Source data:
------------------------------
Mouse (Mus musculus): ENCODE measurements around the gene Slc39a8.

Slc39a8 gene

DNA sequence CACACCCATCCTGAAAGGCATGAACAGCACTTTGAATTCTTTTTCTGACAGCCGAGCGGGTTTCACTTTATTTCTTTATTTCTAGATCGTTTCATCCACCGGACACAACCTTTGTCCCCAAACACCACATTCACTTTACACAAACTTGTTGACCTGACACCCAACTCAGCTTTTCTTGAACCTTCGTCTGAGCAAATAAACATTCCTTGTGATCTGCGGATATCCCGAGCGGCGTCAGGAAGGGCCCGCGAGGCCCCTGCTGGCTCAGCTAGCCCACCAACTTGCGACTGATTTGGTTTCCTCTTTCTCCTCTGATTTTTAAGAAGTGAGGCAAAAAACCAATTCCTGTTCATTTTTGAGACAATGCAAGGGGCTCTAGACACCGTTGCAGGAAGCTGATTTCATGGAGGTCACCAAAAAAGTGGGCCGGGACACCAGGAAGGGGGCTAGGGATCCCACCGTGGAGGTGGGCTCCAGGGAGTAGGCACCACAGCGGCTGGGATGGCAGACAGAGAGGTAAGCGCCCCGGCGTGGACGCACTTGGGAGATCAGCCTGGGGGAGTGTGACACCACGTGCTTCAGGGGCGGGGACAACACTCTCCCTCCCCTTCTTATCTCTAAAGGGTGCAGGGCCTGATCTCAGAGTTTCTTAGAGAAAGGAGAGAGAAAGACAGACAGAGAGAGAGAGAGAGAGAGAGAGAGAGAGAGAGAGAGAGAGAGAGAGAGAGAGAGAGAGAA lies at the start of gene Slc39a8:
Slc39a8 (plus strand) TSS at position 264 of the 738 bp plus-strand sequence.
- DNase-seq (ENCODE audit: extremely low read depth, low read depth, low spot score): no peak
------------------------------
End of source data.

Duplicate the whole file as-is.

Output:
Mouse (Mus musculus): ENCODE measurements around the gene Slc39a8.

Slc39a8 gene

DNA sequence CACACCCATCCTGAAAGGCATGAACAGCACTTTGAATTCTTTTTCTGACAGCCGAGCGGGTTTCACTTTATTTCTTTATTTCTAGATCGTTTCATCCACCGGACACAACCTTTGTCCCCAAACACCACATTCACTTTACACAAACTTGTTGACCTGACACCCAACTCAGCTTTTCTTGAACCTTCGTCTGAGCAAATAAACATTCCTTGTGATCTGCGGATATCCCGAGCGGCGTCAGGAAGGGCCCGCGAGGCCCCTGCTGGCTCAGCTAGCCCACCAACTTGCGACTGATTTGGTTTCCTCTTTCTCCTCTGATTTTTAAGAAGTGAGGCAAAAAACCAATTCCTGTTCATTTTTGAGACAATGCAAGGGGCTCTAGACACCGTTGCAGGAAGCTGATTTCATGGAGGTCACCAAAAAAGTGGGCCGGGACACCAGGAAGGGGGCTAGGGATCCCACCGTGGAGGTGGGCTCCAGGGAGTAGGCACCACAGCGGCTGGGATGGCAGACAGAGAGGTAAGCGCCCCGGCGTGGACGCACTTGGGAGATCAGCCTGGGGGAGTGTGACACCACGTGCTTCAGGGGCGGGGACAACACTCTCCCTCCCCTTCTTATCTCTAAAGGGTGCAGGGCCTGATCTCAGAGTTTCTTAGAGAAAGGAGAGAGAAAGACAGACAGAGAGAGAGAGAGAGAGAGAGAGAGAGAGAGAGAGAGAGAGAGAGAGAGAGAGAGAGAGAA lies at the start of gene Slc39a8:
Slc39a8 (plus strand) TSS at position 264 of the 738 bp plus-strand sequence.
- DNase-seq (ENCODE audit: extremely low read depth, low read depth, low spot score): no peak